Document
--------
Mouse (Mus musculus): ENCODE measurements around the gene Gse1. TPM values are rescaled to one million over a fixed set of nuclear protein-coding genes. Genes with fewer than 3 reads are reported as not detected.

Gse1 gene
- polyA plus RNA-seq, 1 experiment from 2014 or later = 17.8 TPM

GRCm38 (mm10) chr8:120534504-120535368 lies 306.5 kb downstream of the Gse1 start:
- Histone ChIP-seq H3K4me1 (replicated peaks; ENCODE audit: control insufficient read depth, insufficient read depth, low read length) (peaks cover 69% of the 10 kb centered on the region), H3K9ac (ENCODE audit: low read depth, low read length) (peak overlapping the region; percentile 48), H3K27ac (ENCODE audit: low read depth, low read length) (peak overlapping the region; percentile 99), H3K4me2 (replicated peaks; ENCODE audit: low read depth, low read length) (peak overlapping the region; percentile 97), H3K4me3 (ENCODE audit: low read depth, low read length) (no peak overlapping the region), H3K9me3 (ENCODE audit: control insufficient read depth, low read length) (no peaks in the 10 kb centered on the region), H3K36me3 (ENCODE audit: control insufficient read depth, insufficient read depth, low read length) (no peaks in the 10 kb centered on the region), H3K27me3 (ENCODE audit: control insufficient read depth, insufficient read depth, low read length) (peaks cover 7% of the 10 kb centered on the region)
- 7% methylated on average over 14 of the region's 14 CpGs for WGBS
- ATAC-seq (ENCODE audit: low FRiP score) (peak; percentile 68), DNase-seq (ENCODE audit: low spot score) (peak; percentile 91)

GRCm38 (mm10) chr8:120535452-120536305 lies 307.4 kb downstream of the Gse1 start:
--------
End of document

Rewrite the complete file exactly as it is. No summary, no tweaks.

Mouse (Mus musculus): ENCODE measurements around the gene Gse1. TPM values are rescaled to one million over a fixed set of nuclear protein-coding genes. Genes with fewer than 3 reads are reported as not detected.

Gse1 gene
- polyA plus RNA-seq, 1 experiment from 2014 or later = 17.8 TPM

GRCm38 (mm10) chr8:120534504-120535368 lies 306.5 kb downstream of the Gse1 start:
- Histone ChIP-seq H3K4me1 (replicated peaks; ENCODE audit: control insufficient read depth, insufficient read depth, low read length) (peaks cover 69% of the 10 kb centered on the region), H3K9ac (ENCODE audit: low read depth, low read length) (peak overlapping the region; percentile 48), H3K27ac (ENCODE audit: low read depth, low read length) (peak overlapping the region; percentile 99), H3K4me2 (replicated peaks; ENCODE audit: low read depth, low read length) (peak overlapping the region; percentile 97), H3K4me3 (ENCODE audit: low read depth, low read length) (no peak overlapping the region), H3K9me3 (ENCODE audit: control insufficient read depth, low read length) (no peaks in the 10 kb centered on the region), H3K36me3 (ENCODE audit: control insufficient read depth, insufficient read depth, low read length) (no peaks in the 10 kb centered on the region), H3K27me3 (ENCODE audit: control insufficient read depth, insufficient read depth, low read length) (peaks cover 7% of the 10 kb centered on the region)
- 7% methylated on average over 14 of the region's 14 CpGs for WGBS
- ATAC-seq (ENCODE audit: low FRiP score) (peak; percentile 68), DNase-seq (ENCODE audit: low spot score) (peak; percentile 91)

GRCm38 (mm10) chr8:120535452-120536305 lies 307.4 kb downstream of the Gse1 start: